All of these reactions, which are caused by the sudden loss of an owner, can be avoided by having a solid plan that can be communicated and executed quickly.
Where do I start?
To create a perpetuation plan, you must lay out a comprehensive strategy that outlines the transition of your agency’s ownership and management in the event of your death, disability, or retirement. The terms and mechanisms involved with each of these triggering events will need to be well documented and tested ensuring that the ongoing operation of the agency is possible under each scenario. In addition, the valuation methodology, key staff or individuals, experts, as well as the overall process need to be outlined as a clear guide that can be well executed, protecting the future of the agency.
Maintaining a current list of all systems used, corporate accounts, passwords, insurance policies, business contacts, and partners will save time and provide your successors with the information that they need to effectively implement the plan that you have outlined.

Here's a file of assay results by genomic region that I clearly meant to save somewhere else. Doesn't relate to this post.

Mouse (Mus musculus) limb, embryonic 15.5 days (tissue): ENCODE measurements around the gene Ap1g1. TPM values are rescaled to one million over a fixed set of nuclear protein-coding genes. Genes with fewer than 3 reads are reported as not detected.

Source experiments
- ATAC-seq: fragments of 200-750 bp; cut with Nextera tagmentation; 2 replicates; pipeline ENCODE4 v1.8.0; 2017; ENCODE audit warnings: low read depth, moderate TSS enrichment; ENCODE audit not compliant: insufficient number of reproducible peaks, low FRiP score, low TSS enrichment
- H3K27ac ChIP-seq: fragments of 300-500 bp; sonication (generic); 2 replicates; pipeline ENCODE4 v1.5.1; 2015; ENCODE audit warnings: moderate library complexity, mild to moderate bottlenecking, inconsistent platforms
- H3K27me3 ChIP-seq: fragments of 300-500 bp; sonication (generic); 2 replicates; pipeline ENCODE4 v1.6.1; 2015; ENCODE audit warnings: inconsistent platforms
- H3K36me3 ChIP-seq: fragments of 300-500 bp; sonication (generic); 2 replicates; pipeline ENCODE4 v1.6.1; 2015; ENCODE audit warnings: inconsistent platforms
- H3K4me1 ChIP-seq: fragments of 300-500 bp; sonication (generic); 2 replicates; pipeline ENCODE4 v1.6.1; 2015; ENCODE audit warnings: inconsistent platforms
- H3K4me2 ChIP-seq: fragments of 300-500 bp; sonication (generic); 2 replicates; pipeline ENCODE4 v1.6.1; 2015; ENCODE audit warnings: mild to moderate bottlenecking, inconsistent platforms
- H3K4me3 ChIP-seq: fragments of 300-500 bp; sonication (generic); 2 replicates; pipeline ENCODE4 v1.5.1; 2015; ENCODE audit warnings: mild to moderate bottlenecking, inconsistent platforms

Setting the terms
When documenting your perpetuation plan, it is crucial to establish clear terms that dictate the course of action that applies for each triggering event such as death, disability, or retirement. These terms should be outlined in a legal document and include details regarding the transfer of ownership, distribution of assets, and the continuation of business operations.
In the unfortunate event of your death, the perpetuation plan should clearly define how ownership will be transferred and list all the available funding sources. This may involve the sale of your agency to a key employee, a family member, or an external party. In the case of disability, provisions should be made for a seamless transition of managerial responsibilities to a designated individual or team as well as the sale of the agency.